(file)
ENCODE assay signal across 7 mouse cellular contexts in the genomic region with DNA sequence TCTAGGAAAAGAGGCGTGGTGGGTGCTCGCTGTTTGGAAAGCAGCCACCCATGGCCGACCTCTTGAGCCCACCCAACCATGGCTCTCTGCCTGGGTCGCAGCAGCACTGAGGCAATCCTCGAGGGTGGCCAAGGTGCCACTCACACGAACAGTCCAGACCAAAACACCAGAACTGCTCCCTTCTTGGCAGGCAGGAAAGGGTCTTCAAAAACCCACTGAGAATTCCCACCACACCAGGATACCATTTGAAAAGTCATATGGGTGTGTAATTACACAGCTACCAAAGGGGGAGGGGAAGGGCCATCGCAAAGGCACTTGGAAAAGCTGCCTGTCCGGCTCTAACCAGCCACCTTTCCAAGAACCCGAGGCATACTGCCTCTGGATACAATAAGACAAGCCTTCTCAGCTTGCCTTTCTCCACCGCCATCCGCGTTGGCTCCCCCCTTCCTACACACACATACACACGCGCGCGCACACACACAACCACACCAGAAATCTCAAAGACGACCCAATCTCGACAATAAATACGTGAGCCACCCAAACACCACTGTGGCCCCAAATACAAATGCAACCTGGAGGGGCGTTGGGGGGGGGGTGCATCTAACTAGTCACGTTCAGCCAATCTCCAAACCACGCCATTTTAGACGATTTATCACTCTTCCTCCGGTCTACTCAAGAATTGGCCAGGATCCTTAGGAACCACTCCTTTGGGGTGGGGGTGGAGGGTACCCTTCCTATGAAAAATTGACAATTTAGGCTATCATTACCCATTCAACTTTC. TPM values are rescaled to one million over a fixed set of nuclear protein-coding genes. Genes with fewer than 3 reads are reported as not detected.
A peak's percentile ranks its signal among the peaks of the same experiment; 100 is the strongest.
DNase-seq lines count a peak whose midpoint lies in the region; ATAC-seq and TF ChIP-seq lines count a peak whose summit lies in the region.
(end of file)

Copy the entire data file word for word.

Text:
ENCODE assay signal across 7 mouse cellular contexts in the genomic region with DNA sequence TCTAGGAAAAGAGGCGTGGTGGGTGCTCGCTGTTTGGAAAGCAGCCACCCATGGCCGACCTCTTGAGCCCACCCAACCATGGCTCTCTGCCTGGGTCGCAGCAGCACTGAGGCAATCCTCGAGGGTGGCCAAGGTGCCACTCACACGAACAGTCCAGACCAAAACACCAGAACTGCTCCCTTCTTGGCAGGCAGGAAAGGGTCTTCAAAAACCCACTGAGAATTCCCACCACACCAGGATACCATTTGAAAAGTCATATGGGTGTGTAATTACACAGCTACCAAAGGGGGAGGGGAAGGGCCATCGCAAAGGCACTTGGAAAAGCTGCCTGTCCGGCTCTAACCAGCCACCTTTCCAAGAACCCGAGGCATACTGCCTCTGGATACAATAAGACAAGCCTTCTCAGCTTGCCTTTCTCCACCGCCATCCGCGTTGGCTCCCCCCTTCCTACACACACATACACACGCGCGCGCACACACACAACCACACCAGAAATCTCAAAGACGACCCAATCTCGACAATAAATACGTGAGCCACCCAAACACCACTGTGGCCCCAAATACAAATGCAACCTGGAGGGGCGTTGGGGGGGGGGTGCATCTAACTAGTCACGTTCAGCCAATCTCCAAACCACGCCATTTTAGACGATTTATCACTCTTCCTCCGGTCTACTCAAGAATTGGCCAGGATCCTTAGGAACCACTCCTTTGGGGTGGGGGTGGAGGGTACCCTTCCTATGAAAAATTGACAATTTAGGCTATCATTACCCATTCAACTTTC. TPM values are rescaled to one million over a fixed set of nuclear protein-coding genes. Genes with fewer than 3 reads are reported as not detected.
A peak's percentile ranks its signal among the peaks of the same experiment; 100 is the strongest.
DNase-seq lines count a peak whose midpoint lies in the region; ATAC-seq and TF ChIP-seq lines count a peak whose summit lies in the region.